Tony Catanese doesn’t believe in small ideas. In fact, a favorite quote, from famed Chicago architect Daniel Burnham, best captures Catanese’s philosophy: “Make no little plans. They have no magic to stir men’s blood and probably themselves will not be realized. Make big plans; aim high in hope and work…remember that our sons and grandsons are going to do things that would stagger us. Let your watchword be order and your beacon beauty. Think big.”

“I think that’s great advice for life—whether you’re designing a metropolis or managing a university,” Catanese said. “Set big goals and then work hard to achieve them.”

Himself an urban planner, Catanese’s career is a case study in success. As he and wife, Sara, mark a decade at the Florida Institute of Technology in Melbourne; thinking big remains the order of the day.

 

From Respected to World Class

When the Cataneses arrived at Florida Tech in July 2002, the campus was poised for growth. And fresh from a dozen years as president of Florida Atlantic University, Catanese was ready for new challenges. Everyone’s expectations were high.

“At this time in Florida Tech’s history, it is important that our president be someone who can elevate the university to the same prominence nationally that it now enjoys on a local and regional level,” said Florida Tech trustee and search committee chairman Charles Clemente upon Catanese’s hiring. “The committee is certain that Dr. Catanese is that president.”

By the end of 2003, Catanese had assembled an administrative team including T. Dwayne McCay as provost and chief academic officer. The goal was clear – elevate the high quality institution from one of regional respect to international acclaim.

“We knew it would take time, but by cultivating the right mix of outstanding faculty leading a student-centered educational focus including hands-on research experience, it was clear from the beginning that the recipe would work.”

And worked it has. Florida Tech earns numerous educational accolades each year, most prestigious of which is its status as a Tier 1 Best National University, awarded by U.S. News and World Report. The honors are independent confirmation that the success continues.

While success has continued to grow on campus, Sara Catanese remains active not only at the university but in the community as a volunteer, serving on the board of the Brevard Symphony Orchestra and the former Brevard Art Museum. She is also an active participant in several local charity groups.

 

Embracing the Arts

“We like to say that we educate the ‘whole brain’ at Florida Tech,” Catanese said.  “I have always believed that in order to receive a well-rounded education, the arts and sciences must be balanced in the curriculum. Appreciating the arts adds value to all of life’s experiences.” Himself a percussionist and founder of the all-faculty band TWITCHY, Catanese knows performing is enriching.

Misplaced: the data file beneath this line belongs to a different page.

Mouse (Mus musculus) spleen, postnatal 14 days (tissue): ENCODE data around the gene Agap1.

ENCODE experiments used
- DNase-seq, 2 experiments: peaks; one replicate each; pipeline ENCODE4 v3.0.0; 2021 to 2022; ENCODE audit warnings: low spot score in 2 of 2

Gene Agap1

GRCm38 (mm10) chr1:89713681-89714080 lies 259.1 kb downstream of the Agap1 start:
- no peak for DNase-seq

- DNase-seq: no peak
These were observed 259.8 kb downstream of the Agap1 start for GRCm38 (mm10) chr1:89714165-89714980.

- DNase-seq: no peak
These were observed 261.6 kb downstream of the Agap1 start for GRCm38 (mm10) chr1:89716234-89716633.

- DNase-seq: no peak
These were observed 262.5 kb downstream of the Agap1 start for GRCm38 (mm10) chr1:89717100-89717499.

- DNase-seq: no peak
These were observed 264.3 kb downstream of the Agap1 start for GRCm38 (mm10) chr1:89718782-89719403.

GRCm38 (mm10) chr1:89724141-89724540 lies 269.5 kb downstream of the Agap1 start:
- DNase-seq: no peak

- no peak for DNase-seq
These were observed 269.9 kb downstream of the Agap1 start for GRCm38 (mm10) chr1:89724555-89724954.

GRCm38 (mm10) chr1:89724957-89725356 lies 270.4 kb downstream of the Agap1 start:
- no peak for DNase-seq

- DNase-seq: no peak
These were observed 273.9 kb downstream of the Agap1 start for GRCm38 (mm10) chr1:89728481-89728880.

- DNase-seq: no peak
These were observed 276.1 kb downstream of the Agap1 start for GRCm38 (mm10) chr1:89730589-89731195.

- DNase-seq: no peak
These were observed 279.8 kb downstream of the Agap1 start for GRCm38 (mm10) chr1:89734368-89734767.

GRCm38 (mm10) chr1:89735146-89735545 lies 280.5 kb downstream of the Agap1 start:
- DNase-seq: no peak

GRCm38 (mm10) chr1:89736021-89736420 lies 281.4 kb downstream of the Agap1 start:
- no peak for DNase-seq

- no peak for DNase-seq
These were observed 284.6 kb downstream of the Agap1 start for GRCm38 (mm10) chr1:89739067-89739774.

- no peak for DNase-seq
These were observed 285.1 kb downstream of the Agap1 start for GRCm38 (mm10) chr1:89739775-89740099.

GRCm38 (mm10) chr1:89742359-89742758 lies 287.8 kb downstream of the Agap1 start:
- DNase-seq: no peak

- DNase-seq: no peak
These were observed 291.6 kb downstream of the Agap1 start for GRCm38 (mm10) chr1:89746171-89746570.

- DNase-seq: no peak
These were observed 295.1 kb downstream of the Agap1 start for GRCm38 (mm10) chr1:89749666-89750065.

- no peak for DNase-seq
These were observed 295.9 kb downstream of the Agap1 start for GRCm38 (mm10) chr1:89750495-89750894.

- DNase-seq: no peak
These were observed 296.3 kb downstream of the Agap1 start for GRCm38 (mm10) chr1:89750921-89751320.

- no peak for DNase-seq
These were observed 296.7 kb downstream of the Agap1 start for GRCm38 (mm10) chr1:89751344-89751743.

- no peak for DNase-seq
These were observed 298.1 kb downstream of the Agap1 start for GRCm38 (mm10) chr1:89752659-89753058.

With that in mind, Catanese added a music program at Florida Tech. Ensembles regularly offer students a musical outlet, and performances are scheduled either in the Panthereum on campus or the Gleason Performing Arts Center throughout the year.

In 2008, Catanese broke ground on the Ruth Funk Center for Textile Arts— the only textiles center of its kind in the state. Ruth Funk, artist, teacher, collector and philanthropist, had supported textile arts exhibits, symposia and curriculum on campus since 2004. It was her $1.25 million gift that provided the impetus to make the center a reality.

“The Funk Center is a great example of technology and art uniting in ways that benefit us all,” Catanese said. “The human history of textiles is a fascinating study, and we’re pleased to have such an important center at Florida Tech.”

In 2011, the former Brevard Art Museum merged with the university, giving the longtime community resource a new lease on life. With a $1 million gift from the Foosaner Foundation and a fresh name, a new path for the Foosaner Art Museum was set.

“We have great hopes for the future of the Foosaner Art Museum, and what it can mean for the community as well as students at Florida Tech,” Catanese said. “In its first year, we’ve had some wonderful exhibits. There are exciting times ahead.”

 

Focused on the Future

Catanese knew from the beginning that funding the future of the only independent, technological institute in the Southeast would require careful coordination. Florida Tech’s Golden Anniversary in 2008 provided the perfect platform to launch a $50 million capital campaign.

“People told me at the time, ‘Yeah, that’ll never work. That’s too much money. Between the economy and competition for scarce resources, you’ll never make that.’”

Catanese’s team set out to prove the naysayers wrong, rolling up their sleeves and canvassing the community and the country for support from those who would invest in the university’s future. The university officially concluded its 50th anniversary celebration on Sept. 26, 2009, announcing that the Golden Anniversary Campaign for Florida Tech had exceeded its goal and raised almost $60 million. The campaign, underway since 2004, benefited a range of areas—from scholarships to bricks and mortar facilities.

“The spirit of the Golden Anniversary Capital Campaign was inextricably woven into the fabric of who we are as researchers, scientists and educators,” Catanese said during the celebration.

“We look to the horizon and see not only what is, but what it could be.”

“As I reflect on the campaign, I’m particularly gratified to consider the thousands of students who will reap its benefits,” said Campaign Chairman and Trustee Phillip W. Farmer. “Students from all walks of life, socioeconomic backgrounds, cultures and countries, now have new opportunities to pursue their dreams of an education thanks to expanded scholarship funds. Those seeking the latest in technology need look no further than the university’s enhanced physical resources. New faculty and new programs will give these students the means to pursue their educational ambitions and to succeed.”